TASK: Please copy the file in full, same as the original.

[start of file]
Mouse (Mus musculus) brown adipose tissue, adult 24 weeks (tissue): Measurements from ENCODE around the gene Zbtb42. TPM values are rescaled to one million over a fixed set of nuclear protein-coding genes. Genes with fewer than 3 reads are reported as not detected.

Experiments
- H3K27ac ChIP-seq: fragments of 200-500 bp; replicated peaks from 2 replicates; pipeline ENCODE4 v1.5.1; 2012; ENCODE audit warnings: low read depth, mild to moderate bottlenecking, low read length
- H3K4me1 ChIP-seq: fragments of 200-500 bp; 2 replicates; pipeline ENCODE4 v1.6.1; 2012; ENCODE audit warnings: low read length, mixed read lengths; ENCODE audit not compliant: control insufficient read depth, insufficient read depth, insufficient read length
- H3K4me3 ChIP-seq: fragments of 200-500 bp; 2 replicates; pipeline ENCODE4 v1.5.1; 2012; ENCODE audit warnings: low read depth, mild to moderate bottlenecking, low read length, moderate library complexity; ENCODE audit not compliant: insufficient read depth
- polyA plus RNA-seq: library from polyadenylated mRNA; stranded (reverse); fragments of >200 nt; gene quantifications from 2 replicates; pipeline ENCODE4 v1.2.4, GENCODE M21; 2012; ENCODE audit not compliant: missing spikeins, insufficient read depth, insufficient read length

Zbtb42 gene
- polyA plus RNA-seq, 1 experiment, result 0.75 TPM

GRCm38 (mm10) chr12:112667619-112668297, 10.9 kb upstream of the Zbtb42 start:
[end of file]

Mouse (Mus musculus) brown adipose tissue, adult 24 weeks (tissue): Measurements from ENCODE around the gene Zbtb42. TPM values are rescaled to one million over a fixed set of nuclear protein-coding genes. Genes with fewer than 3 reads are reported as not detected.

Experiments
- H3K27ac ChIP-seq: fragments of 200-500 bp; replicated peaks from 2 replicates; pipeline ENCODE4 v1.5.1; 2012; ENCODE audit warnings: low read depth, mild to moderate bottlenecking, low read length
- H3K4me1 ChIP-seq: fragments of 200-500 bp; 2 replicates; pipeline ENCODE4 v1.6.1; 2012; ENCODE audit warnings: low read length, mixed read lengths; ENCODE audit not compliant: control insufficient read depth, insufficient read depth, insufficient read length
- H3K4me3 ChIP-seq: fragments of 200-500 bp; 2 replicates; pipeline ENCODE4 v1.5.1; 2012; ENCODE audit warnings: low read depth, mild to moderate bottlenecking, low read length, moderate library complexity; ENCODE audit not compliant: insufficient read depth
- polyA plus RNA-seq: library from polyadenylated mRNA; stranded (reverse); fragments of >200 nt; gene quantifications from 2 replicates; pipeline ENCODE4 v1.2.4, GENCODE M21; 2012; ENCODE audit not compliant: missing spikeins, insufficient read depth, insufficient read length

Zbtb42 gene
- polyA plus RNA-seq, 1 experiment, result 0.75 TPM

GRCm38 (mm10) chr12:112667619-112668297, 10.9 kb upstream of the Zbtb42 start: